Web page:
When you consider how much has been written about the Napoleonic Wars and particularly the Waterloo Campaign, it is admirable that somebody can come up with so much new material so long after the event. This book is well-written, well-presented, well-illustrated (particularly the maps) and has surely got to become the standard text on the campaign for many years to come.
Hofschroer has the annoying habit of bringing hard facts to light. How many British accounts point out that 75% of the Allied troops in the campaign were German? He also shows how much of the fighting and marching they did - more than Wellington's much-praised British troops. I suppose we are going to hear the sadly by now usual Oxford-accented howls of protest from certain people in the British military establishment. A shame they cannot make any meaningful or factually correct criticism.
Then comes a very interesting chapter on how Wellington went about protecting his reputation - with deliberate falsehoods and suppression of revealing material by Clausewitz. Those that see Wellington as some sort of saint are going to see what sort of politician he really was. I suppose we are going to get the sadly by now usual hysterics from certain other quarters. A shame these people cannot deal with this issue on a factual basis.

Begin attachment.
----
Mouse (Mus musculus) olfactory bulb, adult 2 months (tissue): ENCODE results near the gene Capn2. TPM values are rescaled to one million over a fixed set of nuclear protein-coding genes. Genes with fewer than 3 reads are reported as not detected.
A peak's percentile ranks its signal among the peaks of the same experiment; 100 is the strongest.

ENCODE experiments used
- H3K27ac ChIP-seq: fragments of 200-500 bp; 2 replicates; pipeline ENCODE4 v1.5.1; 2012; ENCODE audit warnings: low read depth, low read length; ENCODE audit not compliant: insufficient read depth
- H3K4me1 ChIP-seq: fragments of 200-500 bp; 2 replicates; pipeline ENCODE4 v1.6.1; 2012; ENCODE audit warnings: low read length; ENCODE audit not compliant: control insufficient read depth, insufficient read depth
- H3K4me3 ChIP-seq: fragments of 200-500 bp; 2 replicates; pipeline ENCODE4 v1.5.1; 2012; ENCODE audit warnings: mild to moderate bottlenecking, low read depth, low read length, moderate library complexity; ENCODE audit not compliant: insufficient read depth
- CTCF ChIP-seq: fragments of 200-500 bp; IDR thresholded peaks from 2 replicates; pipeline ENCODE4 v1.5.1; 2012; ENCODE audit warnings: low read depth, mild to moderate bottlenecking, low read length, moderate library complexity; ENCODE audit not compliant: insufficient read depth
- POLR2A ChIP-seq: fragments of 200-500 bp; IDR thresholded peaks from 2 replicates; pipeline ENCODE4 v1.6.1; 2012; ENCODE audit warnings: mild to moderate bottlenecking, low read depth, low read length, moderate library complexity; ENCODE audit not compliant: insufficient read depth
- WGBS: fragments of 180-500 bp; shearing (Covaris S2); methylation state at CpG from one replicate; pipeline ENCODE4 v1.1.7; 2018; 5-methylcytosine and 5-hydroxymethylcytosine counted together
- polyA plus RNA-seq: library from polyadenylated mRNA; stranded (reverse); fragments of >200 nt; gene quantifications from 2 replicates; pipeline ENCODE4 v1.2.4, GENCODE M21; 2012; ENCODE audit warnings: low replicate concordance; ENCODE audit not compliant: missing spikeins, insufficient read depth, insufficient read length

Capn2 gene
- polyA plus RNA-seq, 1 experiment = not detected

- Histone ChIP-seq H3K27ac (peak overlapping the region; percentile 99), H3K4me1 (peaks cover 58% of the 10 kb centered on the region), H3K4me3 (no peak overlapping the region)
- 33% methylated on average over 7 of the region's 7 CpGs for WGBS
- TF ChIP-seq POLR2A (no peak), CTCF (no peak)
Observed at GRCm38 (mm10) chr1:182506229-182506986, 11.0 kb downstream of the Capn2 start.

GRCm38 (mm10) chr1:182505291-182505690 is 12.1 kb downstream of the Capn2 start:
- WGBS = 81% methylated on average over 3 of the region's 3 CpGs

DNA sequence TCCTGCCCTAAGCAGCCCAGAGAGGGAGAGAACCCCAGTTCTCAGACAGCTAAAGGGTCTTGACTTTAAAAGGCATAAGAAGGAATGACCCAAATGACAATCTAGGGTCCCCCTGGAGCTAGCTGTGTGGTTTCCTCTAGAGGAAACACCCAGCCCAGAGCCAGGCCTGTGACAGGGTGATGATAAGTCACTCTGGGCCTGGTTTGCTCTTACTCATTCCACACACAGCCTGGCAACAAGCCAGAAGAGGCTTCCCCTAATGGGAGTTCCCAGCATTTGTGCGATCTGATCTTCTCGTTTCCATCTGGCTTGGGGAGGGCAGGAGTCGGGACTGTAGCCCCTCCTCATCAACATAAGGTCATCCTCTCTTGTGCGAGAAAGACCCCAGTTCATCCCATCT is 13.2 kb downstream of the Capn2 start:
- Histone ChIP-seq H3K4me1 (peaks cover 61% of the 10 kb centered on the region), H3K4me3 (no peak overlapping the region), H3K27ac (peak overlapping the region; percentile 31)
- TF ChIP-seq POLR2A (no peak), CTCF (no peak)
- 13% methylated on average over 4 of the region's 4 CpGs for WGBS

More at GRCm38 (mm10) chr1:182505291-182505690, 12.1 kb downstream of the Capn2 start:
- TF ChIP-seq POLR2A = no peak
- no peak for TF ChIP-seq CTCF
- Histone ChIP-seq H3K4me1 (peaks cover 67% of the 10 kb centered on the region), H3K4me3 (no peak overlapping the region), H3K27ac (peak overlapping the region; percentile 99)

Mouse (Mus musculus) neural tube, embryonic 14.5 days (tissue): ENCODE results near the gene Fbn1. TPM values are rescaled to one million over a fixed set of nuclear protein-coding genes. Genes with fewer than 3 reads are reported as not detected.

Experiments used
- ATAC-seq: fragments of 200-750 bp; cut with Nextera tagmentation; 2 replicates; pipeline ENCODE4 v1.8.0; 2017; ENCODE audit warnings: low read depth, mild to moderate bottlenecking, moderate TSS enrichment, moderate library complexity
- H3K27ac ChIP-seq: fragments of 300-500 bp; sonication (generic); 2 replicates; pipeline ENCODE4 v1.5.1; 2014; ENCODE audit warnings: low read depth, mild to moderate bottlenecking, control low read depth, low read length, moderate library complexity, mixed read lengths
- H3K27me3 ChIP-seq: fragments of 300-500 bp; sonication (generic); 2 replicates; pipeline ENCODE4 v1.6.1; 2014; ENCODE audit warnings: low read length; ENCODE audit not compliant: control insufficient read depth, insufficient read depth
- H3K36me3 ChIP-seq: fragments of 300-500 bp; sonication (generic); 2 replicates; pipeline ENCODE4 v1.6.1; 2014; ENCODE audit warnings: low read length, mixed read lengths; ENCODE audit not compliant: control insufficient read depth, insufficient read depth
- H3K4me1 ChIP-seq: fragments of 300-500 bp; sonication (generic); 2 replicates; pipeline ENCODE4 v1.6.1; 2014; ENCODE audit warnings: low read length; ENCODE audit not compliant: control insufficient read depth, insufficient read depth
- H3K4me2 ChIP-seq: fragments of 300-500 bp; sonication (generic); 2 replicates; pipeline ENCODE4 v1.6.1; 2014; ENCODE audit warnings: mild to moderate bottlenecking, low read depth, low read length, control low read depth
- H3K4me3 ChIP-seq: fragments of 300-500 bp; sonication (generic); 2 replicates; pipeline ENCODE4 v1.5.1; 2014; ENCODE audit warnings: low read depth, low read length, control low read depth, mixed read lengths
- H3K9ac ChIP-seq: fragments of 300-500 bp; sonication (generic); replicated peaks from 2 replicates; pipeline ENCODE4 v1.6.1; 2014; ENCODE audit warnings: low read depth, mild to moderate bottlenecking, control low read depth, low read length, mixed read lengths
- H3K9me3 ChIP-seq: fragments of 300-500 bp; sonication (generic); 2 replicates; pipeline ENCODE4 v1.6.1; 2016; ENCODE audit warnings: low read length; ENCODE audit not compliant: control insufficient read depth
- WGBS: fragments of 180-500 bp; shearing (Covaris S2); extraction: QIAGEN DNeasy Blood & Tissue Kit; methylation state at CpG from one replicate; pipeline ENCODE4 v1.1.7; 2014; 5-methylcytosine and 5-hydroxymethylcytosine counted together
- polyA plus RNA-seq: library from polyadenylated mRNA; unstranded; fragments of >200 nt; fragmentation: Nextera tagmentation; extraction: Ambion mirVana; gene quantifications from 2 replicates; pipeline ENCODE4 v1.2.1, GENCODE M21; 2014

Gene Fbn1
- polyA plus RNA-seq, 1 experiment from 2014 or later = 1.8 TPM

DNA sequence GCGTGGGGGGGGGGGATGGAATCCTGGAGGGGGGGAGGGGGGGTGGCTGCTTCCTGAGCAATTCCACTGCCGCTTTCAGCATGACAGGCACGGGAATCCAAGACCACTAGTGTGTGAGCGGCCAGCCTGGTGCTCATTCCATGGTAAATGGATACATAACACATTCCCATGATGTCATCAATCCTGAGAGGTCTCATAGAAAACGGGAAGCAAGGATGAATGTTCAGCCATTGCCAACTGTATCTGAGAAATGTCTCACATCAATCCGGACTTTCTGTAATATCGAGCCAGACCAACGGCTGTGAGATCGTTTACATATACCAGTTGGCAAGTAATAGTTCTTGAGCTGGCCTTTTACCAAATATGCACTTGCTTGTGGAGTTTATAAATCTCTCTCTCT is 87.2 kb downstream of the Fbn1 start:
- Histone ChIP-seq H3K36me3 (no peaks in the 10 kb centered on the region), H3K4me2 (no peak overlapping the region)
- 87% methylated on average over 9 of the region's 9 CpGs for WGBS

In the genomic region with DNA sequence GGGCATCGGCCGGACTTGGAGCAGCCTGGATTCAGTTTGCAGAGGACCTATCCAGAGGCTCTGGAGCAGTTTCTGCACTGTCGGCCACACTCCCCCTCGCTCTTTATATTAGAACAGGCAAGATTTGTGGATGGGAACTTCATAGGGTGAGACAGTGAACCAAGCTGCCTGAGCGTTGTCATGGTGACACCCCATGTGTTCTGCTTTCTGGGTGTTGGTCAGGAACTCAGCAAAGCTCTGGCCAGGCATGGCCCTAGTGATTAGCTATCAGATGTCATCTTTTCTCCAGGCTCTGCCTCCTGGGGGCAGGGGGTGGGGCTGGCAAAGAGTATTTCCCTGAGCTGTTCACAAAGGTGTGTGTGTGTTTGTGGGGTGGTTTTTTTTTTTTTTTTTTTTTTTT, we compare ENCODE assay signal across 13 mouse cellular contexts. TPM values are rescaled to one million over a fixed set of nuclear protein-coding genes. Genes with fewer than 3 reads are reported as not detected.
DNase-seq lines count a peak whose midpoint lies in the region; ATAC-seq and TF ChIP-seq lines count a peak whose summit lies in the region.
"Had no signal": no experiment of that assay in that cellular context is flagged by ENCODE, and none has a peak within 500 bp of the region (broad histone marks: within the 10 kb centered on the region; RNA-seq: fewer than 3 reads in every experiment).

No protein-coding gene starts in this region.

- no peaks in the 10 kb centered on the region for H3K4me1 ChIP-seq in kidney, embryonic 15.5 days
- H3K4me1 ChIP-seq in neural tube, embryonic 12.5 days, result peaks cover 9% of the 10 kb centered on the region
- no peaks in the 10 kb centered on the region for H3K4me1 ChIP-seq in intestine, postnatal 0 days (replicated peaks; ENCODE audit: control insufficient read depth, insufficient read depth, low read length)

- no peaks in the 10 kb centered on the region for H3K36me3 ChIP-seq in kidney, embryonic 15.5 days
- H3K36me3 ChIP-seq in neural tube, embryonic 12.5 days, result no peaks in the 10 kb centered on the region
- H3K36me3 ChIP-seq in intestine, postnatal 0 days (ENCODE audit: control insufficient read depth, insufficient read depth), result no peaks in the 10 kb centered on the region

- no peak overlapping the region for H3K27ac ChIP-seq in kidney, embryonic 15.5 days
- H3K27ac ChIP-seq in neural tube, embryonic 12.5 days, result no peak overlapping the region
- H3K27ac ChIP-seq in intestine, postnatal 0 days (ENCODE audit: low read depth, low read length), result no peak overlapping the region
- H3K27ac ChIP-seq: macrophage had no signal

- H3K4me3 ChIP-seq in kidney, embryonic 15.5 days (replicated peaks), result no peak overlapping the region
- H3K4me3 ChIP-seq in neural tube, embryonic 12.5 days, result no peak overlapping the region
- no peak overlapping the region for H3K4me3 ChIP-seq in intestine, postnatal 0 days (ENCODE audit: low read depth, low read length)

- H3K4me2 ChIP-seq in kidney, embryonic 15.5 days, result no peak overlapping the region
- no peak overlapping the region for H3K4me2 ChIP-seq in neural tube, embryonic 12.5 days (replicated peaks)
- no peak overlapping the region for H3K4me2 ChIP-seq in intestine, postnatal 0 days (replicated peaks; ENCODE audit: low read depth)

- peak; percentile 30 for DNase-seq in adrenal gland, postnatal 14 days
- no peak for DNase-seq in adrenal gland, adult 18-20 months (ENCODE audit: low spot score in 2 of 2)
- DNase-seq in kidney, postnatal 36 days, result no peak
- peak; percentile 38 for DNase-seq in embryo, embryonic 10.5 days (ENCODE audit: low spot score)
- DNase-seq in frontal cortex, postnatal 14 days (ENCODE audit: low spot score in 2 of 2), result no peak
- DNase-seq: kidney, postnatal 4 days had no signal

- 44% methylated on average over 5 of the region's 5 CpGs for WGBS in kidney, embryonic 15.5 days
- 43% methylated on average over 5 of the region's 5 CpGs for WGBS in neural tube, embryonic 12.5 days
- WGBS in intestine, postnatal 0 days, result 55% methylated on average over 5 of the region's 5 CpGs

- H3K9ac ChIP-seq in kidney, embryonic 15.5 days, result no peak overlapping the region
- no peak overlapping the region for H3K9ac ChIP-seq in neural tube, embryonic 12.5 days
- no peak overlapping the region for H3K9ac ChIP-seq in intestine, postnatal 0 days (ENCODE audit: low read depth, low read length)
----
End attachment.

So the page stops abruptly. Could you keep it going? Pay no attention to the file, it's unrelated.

Judging by the criticisms of the first part of this work, it is probable that certain parts of the British historical establishment will come out with the same sort of unfounded and factually incorrect criticism made about volume one. It is understandable that a group of people who have made their reputations from peddling incorrect information get upset. A shame they cannot base their criticisms on the real facts of the situation.
This is a lot of book for not a lot of money. It is the best book on Waterloo written since Siborne - and he wrote nearly 200 years ago. There will probably not be a better book on the subject for another 200 years!
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am 13. März 2000